• Water Heater – Check the temperature for the water heater. In most cases, you’ll want to make sure it’s set to below 120° F. Test the safety relief valve once a year as well.



Exterior Inspection

  • Walkways – Check the railings to make sure they’re secure. Make sure the walkways are clear of obstacles that could present tripping hazards.

  • Exterior Lights – Make sure the exterior lights are working. This is important for visibility.

  • Windows – Make sure the windows are able to open and close securely and lock. 

  • The Roof – Do a visual inspection from the ground. Are there missing shingles? Even a slightly damaged roof can lead to water damage. If the roof looks like it might need some maintenance, it may be time to call a professional roofer in.



How to Perform a Yearly Inspection

While you could just walk through with a notebook, jotting down anything that catches your eye, it’s much better to go into the inspection with a clear plan of what you’re going to inspect. You’ll also want to ensure that you follow the inspection up with the necessary repairs and maintenance.

In a nutshell, here’s what you should do when preparing for –and conducting a routine inspection:

  • Check local and state law first

Make sure you check local and state law to see how much notice you’ll need to give your tenants first. In most cases, this is 24 hours. Make sure you give your tenants adequate notice before you stop by. 

  • Communicate with your tenants 

Talk with your tenants. Try to arrange for the inspection to take place while they’re there. This will give you a good chance to talk with them to see if they’ve noticed any issues with the rental or if they have any areas of concern that they would like you to be aware of.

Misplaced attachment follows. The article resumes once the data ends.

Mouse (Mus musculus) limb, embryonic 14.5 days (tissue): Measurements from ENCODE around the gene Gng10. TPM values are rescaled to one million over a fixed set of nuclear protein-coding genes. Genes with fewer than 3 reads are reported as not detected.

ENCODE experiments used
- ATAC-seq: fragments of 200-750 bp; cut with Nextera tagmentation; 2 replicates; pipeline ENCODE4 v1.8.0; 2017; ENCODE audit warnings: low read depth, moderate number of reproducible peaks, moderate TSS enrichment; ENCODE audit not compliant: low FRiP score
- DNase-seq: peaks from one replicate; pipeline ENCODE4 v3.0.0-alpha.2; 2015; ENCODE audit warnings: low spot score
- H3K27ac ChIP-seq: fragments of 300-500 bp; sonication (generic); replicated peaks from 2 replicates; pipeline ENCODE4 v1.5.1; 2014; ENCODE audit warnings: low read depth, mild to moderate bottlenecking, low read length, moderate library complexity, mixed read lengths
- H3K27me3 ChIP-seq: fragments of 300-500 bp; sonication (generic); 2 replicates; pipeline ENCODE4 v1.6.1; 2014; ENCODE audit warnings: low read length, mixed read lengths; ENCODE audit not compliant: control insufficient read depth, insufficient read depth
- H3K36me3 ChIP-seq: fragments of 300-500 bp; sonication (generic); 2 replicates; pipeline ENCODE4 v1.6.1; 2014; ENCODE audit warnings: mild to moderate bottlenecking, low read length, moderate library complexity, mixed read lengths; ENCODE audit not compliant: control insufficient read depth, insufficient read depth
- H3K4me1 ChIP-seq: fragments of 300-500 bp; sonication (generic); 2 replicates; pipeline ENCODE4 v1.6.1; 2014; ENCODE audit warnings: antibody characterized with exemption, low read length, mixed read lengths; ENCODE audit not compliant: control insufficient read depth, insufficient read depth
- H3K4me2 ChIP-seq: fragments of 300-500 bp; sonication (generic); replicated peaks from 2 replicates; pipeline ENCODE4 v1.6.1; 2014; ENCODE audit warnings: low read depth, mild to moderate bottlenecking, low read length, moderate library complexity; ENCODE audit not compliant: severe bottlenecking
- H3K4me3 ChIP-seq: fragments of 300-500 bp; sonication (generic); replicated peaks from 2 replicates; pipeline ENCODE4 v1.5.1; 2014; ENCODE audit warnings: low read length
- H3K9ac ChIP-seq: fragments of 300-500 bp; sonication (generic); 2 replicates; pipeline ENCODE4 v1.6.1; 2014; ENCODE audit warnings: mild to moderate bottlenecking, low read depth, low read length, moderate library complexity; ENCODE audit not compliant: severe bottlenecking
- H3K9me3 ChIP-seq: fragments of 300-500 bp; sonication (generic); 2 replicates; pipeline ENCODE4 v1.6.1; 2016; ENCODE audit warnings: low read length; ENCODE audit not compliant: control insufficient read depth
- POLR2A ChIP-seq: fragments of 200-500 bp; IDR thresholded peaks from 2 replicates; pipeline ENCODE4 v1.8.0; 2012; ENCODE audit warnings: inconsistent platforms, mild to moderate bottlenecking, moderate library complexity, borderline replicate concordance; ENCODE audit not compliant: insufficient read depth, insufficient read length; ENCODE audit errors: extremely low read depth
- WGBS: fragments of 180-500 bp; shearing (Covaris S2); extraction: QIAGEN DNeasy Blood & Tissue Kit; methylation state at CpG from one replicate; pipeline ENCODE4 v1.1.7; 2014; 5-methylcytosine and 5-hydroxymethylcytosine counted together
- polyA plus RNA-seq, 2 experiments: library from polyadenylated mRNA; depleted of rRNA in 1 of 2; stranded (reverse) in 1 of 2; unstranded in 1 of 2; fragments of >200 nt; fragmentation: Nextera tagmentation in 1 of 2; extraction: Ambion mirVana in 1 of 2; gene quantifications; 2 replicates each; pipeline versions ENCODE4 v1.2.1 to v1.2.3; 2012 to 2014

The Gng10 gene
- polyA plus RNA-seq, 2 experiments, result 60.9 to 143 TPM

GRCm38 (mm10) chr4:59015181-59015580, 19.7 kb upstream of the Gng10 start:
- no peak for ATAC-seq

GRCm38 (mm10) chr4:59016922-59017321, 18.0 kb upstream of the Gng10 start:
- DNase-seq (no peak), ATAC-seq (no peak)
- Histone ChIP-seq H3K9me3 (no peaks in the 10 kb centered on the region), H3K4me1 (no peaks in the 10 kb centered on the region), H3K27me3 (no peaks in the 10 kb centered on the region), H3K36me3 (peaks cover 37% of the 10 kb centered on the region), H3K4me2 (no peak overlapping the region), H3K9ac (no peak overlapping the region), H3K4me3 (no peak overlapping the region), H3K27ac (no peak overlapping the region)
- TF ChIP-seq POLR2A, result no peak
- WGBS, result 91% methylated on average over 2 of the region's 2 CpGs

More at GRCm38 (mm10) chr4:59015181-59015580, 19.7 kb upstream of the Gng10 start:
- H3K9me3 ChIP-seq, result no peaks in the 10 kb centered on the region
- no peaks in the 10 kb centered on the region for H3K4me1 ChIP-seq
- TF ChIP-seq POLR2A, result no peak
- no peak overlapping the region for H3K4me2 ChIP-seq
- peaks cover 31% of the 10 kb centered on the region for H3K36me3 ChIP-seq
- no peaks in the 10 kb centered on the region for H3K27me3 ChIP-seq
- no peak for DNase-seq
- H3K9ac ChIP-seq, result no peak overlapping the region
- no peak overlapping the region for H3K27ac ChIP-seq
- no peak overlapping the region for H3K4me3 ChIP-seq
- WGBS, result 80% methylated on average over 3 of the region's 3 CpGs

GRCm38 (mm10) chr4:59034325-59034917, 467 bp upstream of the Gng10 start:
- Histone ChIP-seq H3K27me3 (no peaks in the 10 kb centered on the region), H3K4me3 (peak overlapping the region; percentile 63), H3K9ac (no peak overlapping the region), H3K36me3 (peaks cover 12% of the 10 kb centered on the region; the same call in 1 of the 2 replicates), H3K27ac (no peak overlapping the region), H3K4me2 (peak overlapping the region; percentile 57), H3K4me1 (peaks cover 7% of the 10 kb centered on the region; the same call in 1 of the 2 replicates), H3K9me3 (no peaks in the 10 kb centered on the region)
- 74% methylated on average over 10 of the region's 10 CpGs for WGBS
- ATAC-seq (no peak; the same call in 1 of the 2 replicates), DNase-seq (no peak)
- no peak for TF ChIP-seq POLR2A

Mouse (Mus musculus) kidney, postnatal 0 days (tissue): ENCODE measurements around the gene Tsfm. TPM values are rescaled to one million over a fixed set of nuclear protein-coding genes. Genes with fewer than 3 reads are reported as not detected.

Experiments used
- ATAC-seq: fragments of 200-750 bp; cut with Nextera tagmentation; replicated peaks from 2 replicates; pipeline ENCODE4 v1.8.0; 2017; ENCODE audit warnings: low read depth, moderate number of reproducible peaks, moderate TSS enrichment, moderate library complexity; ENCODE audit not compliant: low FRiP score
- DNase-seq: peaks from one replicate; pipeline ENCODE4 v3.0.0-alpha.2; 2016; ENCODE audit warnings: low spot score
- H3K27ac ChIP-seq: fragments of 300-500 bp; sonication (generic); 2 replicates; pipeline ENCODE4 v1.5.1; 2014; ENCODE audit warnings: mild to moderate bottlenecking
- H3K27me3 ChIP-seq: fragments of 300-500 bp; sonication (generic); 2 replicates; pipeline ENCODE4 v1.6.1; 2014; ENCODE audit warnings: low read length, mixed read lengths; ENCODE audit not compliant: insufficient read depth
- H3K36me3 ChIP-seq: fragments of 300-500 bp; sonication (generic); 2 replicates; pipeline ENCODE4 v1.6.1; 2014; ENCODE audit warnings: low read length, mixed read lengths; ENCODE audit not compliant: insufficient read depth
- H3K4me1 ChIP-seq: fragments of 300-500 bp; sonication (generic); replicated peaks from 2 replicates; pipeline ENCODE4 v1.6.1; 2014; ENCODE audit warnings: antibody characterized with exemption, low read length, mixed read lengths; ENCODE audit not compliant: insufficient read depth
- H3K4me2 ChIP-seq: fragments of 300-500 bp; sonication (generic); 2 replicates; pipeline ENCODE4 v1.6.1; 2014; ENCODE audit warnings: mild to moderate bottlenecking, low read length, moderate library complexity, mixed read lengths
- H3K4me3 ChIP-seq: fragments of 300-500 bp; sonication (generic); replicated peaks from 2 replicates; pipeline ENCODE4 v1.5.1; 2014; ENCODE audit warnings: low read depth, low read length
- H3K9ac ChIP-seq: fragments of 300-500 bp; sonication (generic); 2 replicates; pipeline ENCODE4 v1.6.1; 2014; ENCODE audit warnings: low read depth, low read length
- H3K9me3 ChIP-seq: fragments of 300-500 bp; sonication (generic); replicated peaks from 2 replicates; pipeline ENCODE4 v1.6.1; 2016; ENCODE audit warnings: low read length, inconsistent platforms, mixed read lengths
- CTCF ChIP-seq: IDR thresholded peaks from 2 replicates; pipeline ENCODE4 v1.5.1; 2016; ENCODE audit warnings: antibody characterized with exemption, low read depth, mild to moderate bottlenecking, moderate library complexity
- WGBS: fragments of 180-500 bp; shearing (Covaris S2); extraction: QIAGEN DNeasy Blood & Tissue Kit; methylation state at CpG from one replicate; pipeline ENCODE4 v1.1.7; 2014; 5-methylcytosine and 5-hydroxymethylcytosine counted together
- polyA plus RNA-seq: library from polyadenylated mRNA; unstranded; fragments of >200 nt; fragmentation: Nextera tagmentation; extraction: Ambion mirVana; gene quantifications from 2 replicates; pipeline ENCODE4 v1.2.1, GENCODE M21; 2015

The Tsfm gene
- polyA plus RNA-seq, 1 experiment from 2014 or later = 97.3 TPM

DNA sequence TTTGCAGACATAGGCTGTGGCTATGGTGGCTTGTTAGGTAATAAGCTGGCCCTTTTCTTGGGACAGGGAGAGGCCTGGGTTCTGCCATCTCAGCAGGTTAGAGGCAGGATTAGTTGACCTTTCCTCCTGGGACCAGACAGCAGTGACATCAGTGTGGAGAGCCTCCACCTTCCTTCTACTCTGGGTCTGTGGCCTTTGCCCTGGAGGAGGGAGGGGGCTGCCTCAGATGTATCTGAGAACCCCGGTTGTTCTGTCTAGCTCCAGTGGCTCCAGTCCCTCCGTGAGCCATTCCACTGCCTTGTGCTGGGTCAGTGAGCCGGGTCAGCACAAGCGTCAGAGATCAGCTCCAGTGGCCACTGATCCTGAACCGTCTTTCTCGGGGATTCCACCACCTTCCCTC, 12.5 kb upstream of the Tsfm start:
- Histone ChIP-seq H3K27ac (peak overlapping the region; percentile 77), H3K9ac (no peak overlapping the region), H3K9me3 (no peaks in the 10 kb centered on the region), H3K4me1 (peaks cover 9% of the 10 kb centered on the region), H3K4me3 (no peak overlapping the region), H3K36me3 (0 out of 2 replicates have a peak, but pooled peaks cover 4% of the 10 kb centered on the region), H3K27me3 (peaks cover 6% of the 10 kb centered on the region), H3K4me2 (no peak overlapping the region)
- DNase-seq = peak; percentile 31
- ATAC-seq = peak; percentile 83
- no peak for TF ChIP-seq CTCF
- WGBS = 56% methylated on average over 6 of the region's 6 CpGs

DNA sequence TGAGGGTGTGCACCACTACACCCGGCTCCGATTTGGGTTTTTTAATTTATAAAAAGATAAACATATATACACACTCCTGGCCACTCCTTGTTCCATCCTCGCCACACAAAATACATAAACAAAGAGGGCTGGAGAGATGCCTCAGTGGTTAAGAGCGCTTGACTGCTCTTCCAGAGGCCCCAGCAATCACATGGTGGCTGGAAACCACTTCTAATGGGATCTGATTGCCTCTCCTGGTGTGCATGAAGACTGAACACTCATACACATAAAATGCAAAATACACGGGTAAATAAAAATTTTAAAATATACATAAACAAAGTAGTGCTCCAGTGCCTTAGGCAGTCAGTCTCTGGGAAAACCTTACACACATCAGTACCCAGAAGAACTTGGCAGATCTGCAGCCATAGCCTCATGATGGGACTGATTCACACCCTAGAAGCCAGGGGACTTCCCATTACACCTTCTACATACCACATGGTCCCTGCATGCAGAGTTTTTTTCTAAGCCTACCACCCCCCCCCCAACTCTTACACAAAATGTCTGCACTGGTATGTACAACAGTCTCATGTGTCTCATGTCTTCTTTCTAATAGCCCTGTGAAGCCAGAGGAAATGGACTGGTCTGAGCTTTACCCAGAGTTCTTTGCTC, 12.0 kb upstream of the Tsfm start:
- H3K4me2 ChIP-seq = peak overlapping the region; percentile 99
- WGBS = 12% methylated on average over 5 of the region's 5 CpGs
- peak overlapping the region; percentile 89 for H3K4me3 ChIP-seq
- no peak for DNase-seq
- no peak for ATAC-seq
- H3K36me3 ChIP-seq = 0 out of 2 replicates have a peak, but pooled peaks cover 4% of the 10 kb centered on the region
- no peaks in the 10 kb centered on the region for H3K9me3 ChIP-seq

• Write a list

Before you perform your inspection, it’s a good idea to make a list of everything that you’ll want to inspect before you go, to ensure that nothing gets overlooked. 

  • Document the condition of the property, taking note of anything that needs to be addressed

If you notice any damage that is the tenant’s responsibility to repair, be sure to have your tenant sign and date your findings. Issues that tenants are responsible for would be any damage that they caused –either intentionally or accidentally. Normal wear and tear, however, is not the tenant’s responsibility. Make sure you document all of your findings in a rental inspection report.

  • Take pictures 

Be sure to take pictures while you’re there. You can photograph areas of concern, and document the condition of appliances or other features in the home. It’s good practice to try to leave people out of the photos that you take. Tenants, framed photos of their children, and any valuables or personal belongings –like laptops, should be kept out.

  • Follow up

Follow the inspection up by performing the necessary repairs. If the tenant is responsible for any damage, then you’ll want to follow up with them to ensure that they follow the repairs through as well.



Inspections aren’t the most exciting task, but they’re vitally important. They can be a great way to stay on top of problems at your rental, and a good opportunity to address small issues –before they become bigger. They’re an ideal chance for you to touch base with your tenants, ensuring that they’re happy in the rental and that everything is going well with the property.

You should also keep in mind that if you are a long-distance landlord or simply don’t have time to check in on your rental from time to time, then you may want to consider outsourcing this job to a property manager. A good property manager will be able to help you arrange for maintenance and repairs at your rental, and will be happy to conduct walk-through inspections when you request them. Peace of mind is priceless. And regular inspections can help to put your mind at ease. 

See: 15 Tips to Winter-Proof Your Rental Property


Are you looking for help managing your rentals? Find out how a property manager can help you to save time while ensuring that your rental is managed professionally. See how stress-free rental investing can be.


Back to Posts